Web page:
So to reiterate, in terms of extraction yield, we found no significant difference between a pre brew and a post brew re mineralization approach. The Bonavitas did their job extremely well and every brew was virtually identical in extraction yield, regardless of when the mineral ions were added. Now keep in mind for this study to be definitive, it would need to be much more extensive. And I totally recognize that we need lots of coffees, lots of tasters, different mineral ion combinations, and lots and lots of samples, of course, but we couldn't do that. But for practical purposes, I feel confident in saying that having mineral ions post brew is perfectly legitimate, and in some cases offers a more desirable flavor profile.

What Does This Mean For You?

So what does this mean for you at home? Look, I think the most important thing here is that you are enjoying both your coffee and your process for making it. If you're burned out by some increasingly complex morning routines, you're doing it wrong, and you definitely don't need to add new variables. Coffee should contribute to the enjoyment of life, and this process of adding individual minerals to a cup of coffee that seems convoluted to you. Then it is, and you shouldn't do it. But for those of us who do have fun optimizing water composition for that extra degree of excellence, the post brew method is super versatile and offers a more tailored approach to dialing in each coffee. Instead of adhering to a single water recipe, we can customize every cup and learn how each individual ion affects our flavor perception. So with that, go and try something new with your water this week. Or don't. And come back and report in the comments what you find. I'm Ryan from Prima. Happy brewing.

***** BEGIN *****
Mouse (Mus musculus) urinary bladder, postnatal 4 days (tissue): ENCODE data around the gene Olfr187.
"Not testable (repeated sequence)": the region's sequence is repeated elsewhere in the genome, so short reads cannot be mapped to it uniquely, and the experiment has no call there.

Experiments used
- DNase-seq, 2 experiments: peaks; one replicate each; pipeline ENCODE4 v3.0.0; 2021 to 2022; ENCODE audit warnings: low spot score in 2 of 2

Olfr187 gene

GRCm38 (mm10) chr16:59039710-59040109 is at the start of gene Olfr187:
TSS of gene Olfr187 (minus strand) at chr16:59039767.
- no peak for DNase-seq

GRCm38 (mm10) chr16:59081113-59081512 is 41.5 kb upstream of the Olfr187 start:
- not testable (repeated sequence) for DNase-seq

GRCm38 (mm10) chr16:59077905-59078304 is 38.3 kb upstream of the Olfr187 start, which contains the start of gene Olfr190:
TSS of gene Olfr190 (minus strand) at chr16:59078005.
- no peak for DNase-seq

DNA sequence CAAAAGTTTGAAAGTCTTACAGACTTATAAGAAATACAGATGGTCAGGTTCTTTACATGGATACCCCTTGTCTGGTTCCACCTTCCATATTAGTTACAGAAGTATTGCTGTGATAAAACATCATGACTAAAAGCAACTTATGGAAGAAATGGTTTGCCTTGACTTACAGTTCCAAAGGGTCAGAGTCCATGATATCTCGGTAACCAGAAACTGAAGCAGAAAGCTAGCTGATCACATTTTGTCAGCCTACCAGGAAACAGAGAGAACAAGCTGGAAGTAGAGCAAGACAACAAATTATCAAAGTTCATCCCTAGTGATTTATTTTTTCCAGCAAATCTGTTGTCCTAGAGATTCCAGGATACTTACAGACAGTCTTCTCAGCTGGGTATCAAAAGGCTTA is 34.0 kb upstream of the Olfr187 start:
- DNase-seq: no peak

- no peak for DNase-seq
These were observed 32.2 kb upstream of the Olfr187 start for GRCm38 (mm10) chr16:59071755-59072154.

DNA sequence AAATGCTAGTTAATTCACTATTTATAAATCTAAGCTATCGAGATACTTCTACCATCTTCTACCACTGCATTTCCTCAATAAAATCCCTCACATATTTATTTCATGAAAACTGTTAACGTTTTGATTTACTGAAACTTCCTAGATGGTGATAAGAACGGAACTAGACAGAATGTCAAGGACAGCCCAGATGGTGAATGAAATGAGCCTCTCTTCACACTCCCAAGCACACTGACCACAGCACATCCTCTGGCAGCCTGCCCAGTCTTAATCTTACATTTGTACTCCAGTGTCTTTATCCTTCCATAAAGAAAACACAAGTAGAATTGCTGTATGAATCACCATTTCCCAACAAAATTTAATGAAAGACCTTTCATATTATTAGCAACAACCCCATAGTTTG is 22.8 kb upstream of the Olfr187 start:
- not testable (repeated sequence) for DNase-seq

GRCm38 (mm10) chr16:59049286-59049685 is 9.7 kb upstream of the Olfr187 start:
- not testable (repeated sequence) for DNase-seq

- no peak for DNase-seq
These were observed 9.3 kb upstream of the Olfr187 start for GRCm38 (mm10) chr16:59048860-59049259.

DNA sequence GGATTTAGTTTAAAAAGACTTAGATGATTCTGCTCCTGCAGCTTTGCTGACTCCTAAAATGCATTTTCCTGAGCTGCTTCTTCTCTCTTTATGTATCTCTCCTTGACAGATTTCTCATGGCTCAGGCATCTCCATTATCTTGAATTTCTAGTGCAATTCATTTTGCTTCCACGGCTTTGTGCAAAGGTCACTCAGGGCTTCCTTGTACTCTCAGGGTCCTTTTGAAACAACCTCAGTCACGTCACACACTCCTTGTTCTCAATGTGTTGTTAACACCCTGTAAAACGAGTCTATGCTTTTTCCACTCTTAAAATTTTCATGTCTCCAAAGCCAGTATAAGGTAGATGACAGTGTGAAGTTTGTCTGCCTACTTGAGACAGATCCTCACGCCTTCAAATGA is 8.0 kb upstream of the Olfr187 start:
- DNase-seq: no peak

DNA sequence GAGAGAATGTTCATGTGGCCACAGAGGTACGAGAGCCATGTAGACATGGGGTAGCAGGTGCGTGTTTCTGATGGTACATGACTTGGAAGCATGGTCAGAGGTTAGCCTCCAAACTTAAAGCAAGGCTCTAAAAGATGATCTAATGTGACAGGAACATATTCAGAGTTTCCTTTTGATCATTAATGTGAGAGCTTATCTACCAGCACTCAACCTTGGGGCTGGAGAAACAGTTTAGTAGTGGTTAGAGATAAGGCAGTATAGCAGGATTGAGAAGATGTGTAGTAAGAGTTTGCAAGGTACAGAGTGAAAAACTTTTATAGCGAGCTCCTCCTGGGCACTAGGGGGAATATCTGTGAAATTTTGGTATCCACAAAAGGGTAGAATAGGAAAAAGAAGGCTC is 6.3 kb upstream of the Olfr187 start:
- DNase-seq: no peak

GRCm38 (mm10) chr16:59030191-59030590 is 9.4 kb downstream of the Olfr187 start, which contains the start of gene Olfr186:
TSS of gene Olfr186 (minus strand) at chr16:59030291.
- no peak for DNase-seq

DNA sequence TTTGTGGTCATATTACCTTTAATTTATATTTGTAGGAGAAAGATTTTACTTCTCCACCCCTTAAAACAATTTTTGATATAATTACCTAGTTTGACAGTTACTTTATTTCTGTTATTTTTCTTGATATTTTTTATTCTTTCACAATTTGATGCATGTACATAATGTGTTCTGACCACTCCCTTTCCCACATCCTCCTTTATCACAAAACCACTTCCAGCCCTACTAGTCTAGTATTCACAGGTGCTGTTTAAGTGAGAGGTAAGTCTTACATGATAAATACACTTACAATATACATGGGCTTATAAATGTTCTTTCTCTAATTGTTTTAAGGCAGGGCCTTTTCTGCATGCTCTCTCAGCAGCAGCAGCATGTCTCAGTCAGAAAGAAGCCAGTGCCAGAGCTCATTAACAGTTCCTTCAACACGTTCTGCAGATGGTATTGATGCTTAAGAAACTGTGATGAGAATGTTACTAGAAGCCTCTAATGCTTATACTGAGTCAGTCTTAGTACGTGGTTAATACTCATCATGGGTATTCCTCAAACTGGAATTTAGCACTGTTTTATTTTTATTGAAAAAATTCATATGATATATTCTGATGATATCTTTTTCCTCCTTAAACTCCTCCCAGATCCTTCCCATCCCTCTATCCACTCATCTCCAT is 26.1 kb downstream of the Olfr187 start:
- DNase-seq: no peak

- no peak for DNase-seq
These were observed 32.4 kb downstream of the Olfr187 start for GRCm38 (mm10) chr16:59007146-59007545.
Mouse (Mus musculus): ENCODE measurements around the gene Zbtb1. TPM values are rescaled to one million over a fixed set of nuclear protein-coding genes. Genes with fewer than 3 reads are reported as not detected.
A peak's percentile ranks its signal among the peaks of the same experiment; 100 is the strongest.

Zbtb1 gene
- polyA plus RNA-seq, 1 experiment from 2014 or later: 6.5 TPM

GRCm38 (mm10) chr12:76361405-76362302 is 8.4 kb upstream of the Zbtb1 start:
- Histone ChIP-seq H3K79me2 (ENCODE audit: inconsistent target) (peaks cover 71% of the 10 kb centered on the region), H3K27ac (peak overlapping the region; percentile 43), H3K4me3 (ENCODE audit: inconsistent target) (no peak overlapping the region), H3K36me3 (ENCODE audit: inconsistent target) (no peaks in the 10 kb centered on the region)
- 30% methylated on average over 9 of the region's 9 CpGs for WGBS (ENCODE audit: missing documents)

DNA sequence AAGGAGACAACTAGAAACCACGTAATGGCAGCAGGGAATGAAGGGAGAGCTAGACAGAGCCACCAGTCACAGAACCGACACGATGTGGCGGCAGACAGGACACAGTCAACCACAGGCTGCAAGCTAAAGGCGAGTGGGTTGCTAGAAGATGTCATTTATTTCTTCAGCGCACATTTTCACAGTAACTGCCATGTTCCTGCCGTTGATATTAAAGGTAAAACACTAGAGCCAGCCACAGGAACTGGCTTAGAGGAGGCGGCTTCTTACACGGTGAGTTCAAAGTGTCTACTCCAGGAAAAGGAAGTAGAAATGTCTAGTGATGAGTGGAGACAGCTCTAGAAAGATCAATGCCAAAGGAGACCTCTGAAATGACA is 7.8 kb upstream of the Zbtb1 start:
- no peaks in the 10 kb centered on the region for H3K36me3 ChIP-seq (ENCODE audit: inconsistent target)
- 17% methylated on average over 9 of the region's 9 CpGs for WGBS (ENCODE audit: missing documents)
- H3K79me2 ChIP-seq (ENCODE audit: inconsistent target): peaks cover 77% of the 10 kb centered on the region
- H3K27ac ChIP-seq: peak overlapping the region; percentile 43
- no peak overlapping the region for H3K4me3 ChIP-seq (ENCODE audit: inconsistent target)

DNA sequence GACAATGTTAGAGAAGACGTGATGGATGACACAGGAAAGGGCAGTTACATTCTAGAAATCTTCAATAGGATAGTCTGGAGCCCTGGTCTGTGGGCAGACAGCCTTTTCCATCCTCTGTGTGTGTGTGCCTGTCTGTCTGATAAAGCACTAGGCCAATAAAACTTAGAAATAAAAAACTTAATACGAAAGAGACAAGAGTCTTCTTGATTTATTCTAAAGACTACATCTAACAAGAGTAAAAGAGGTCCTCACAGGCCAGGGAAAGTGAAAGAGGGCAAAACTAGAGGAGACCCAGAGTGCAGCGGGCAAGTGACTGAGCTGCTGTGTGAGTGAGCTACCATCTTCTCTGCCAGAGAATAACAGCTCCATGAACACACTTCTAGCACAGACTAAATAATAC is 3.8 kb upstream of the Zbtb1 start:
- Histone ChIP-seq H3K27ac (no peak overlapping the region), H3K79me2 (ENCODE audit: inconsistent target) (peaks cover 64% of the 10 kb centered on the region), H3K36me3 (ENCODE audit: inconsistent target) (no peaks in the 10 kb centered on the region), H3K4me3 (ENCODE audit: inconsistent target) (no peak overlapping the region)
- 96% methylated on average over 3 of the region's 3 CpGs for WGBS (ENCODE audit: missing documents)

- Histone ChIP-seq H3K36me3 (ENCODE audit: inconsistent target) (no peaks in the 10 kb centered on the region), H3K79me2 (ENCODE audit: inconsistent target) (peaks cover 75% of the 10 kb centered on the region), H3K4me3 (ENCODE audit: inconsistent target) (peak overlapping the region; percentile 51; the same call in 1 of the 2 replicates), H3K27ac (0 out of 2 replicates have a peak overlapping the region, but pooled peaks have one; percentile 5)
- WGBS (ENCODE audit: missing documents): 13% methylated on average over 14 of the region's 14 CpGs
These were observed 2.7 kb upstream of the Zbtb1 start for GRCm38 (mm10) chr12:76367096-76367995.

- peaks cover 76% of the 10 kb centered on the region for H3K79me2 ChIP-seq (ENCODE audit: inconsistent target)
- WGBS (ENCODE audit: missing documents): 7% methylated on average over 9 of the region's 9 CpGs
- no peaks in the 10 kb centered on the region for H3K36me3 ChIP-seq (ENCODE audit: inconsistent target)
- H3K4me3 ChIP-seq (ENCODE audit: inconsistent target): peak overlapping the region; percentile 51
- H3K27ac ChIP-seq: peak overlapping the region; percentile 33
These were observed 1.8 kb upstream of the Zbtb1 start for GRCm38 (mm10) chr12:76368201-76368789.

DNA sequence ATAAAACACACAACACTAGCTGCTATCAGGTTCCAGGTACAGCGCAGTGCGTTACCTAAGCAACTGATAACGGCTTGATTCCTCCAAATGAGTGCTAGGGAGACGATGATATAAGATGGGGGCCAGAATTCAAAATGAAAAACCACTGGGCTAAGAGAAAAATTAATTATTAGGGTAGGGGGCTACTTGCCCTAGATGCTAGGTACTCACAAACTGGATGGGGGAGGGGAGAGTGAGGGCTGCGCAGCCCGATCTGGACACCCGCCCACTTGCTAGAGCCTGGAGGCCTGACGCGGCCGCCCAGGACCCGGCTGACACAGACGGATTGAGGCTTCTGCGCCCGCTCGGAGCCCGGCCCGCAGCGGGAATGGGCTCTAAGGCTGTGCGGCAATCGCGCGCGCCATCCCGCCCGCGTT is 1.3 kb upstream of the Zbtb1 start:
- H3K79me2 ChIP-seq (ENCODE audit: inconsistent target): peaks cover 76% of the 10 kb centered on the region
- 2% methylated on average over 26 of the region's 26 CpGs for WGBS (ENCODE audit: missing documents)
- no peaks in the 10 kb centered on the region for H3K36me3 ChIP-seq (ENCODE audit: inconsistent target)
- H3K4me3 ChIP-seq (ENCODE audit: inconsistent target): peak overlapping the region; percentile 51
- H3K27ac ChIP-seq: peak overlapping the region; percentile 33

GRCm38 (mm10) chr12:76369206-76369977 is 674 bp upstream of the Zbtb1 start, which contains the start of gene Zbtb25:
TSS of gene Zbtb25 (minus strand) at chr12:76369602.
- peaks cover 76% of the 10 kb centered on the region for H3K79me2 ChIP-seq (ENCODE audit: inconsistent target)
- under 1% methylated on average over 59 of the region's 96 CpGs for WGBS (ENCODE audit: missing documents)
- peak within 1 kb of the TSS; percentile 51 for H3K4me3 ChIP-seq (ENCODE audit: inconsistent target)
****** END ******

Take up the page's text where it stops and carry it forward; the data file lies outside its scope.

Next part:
Apr 5th 2024 Ryan Felbinger